Is Langenbrunner trade first of many to come in New Jersey?

While discussing the trade of Jamie Langenbrunner to the Dallas Stars for a conditional draft pick, Devils GM Lou Lamoriello bristled at talk of rebuilding, but what choice do the Devils have with an older team that can’t win? He can start by gauging interest around the league for useful older players that could bring back useful players in return.

The motivation here being that the Devils will have to get team star and young stud Zach Parise signed to a long term contract after this season because he’s due to become a restricted free agent. Getting Parise locked up with Ilya Kovalchuk gives the Devils two outstanding scorers in which to build around, and with little else to get excited about, cleaning house isn’t the worst idea. But who on this Devils roster offers the kind of ability to bring in a decent return in a trade? There’s a few that stand out.

Patrik Elias is a lifetime Devil and a guy who’s produced solidly on offense every year he’s been in New Jersey. He’s the team’s current leading scorer and equally dangerous as a playmaker and goal scorer. What makes dealing him difficult for the Devils is a $6 million cap hit the next two years after this one. Getting his talent on another team would be an easy sell if it wasn’t for that cap hit and we’re doubting that the Devils would be in the market to take on someone else’s financial disaster.

Jason Arnott is another veteran that could be useful to a team in the market for a playoff-savvy centerman. Arnott’s contract expires after this year, however, which means the return on him would be similar to what the Devils got for Langenbrunner. Arnott also comes with a bigger price tag than Langenbrunner.

Guys like Dainius Zubrus and Brian Rolston would be looked at a bit stronger if their contracts weren’t huge problems. Zubrus’ deal goes for two more years and has a cap hit of $3.4 million. Rolston has been waived, put on re-entry waivers and gone unclaimed meaning that even if he came at half the price teams still didn’t want him. The chances of him being dealt away are virtually slim and none.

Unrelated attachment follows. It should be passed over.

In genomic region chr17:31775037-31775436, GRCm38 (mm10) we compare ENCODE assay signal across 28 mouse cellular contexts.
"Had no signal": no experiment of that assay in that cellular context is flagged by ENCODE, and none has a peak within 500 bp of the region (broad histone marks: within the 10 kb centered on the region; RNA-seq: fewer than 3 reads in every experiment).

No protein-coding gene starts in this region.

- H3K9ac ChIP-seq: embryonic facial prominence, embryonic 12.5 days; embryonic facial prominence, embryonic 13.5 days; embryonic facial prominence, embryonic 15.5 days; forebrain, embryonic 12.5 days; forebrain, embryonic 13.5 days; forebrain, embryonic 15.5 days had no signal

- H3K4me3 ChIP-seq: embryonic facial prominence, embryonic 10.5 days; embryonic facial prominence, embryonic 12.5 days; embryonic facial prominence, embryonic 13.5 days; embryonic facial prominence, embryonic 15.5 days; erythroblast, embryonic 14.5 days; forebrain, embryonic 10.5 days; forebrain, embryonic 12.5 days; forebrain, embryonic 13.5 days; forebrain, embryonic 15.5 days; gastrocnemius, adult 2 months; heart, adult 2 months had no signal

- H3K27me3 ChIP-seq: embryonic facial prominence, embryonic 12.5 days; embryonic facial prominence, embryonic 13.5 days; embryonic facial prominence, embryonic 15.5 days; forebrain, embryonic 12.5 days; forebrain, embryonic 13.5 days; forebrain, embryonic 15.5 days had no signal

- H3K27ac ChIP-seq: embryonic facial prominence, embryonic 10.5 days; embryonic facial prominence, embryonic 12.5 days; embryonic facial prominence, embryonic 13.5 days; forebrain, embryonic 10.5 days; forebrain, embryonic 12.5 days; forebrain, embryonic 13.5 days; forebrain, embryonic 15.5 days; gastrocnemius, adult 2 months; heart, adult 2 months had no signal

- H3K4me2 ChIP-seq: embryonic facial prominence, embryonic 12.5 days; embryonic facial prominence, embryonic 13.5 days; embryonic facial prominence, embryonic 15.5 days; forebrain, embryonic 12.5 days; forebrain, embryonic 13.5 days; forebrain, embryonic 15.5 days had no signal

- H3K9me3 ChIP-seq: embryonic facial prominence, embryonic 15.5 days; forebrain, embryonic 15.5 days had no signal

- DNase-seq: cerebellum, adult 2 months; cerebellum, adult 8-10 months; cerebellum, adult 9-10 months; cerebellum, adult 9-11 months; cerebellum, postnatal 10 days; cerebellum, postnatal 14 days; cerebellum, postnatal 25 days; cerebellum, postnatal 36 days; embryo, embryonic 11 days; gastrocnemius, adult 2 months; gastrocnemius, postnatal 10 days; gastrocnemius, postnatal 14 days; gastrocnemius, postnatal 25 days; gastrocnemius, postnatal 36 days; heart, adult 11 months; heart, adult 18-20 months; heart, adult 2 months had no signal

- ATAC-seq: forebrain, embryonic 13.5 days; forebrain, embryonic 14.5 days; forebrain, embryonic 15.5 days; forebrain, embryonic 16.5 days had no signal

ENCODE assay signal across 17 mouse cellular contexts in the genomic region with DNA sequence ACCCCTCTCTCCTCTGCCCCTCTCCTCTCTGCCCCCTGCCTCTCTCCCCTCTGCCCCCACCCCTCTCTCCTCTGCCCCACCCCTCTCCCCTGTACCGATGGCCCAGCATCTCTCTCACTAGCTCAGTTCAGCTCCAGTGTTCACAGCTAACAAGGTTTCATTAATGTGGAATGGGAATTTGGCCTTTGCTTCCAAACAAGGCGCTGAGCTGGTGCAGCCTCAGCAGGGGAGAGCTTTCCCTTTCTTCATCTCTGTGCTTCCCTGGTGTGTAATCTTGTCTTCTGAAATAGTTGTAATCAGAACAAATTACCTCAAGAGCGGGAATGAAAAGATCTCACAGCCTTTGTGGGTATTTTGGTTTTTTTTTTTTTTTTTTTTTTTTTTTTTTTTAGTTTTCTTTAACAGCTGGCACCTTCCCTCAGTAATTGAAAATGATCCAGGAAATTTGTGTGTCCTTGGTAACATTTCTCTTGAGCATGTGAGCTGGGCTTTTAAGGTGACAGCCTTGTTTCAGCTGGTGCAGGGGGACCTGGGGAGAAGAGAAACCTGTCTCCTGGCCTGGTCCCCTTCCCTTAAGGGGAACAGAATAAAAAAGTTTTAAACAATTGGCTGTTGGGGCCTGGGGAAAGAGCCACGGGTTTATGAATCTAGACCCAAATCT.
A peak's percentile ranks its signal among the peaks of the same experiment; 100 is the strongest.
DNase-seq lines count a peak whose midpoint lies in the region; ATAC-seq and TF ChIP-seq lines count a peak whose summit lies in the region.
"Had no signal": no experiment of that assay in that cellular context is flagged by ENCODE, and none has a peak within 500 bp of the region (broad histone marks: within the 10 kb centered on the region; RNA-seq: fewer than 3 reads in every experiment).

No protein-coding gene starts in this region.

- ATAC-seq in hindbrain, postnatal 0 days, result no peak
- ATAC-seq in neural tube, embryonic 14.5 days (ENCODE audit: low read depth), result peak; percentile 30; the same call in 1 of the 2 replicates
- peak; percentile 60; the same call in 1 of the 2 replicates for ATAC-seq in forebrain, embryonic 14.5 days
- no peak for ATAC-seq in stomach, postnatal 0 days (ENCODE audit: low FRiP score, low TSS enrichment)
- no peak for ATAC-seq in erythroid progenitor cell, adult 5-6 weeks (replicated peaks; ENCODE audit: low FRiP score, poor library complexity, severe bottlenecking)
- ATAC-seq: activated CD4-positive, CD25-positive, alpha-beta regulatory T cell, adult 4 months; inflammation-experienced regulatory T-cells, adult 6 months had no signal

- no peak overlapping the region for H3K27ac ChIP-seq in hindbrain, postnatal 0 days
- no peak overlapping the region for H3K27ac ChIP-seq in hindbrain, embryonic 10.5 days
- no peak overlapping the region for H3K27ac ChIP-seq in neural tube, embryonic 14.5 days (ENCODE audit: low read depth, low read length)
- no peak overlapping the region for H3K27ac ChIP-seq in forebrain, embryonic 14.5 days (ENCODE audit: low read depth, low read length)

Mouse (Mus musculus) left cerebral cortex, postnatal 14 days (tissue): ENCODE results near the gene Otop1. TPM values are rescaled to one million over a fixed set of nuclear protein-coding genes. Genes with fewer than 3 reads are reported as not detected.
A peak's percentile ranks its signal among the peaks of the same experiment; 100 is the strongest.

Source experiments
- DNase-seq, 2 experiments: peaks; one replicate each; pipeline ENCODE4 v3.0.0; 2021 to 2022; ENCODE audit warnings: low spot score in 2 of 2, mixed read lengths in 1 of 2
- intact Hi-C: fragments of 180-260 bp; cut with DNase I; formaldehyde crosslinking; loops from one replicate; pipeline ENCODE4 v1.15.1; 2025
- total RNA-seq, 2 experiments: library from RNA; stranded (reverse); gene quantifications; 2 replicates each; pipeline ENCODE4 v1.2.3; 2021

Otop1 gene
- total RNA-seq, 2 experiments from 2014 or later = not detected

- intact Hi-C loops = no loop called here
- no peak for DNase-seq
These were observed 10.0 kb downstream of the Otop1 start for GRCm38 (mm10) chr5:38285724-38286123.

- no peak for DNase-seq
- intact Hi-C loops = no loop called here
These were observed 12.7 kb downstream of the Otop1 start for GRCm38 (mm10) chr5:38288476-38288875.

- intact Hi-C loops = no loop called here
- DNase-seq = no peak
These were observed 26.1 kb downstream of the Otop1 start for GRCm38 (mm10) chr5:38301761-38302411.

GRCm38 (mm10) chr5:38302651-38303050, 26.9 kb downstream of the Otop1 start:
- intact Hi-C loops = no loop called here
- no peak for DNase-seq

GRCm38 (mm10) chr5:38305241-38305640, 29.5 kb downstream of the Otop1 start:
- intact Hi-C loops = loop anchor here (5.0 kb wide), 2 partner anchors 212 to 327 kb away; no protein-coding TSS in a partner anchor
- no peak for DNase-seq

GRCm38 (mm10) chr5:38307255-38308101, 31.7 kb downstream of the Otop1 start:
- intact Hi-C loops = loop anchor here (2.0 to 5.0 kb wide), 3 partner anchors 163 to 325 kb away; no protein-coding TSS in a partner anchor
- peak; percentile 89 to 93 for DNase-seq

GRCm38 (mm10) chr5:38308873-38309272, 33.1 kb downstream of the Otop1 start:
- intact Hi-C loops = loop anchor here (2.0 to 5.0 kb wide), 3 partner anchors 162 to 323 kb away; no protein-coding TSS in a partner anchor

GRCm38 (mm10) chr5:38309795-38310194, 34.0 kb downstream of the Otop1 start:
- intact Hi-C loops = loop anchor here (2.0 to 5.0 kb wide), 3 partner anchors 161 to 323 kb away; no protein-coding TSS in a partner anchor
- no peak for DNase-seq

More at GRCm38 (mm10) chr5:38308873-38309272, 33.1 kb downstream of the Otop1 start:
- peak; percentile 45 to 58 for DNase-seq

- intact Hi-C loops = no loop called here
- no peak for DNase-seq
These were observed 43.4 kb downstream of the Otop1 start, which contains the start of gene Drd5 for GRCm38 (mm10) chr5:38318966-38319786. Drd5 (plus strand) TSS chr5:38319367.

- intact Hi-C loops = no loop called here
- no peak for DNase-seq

That leaves one guy who could bring in a huge trade package that could help the Devils get back into competing shape sooner than not. That guy is Zach Parise. Parise is young, capable of scoring 40+ goals a season, and would require any team acquiring him to have the cap space to get him locked up long term.

The chances of Parise being traded away are very slim, but the possibility is out there in the most fantasy-filled realms. Still, the only guy Lamoriello has declared that he absolutely will not trade is Martin Brodeur. Parise will demand a monster deal and with the Devils being littered with so many bad deals as it is getting a deal done for Parise that won’t hamstring the franchise looks difficult.

According to CapGeek.com the Devils already have $49 million committed to next season and that’s only counting up 14 players. Parise’s deal would almost certainly be in the range of what Ilya Kovalchuk got if not more on a cap hit-basis. Say if Parise’s deal is good for $7 million a year on the cap, you’d be looking at the Devils having $56 million on the cap with up to eight more players to get on the NHL roster and (depending on how much the cap goes up by) anywhere from $5 – $7 million to get them signed. The Devils have suffered plenty this year under a cap crunch and doing it again next year and for years to come can’t be in Lamoriello’s designs.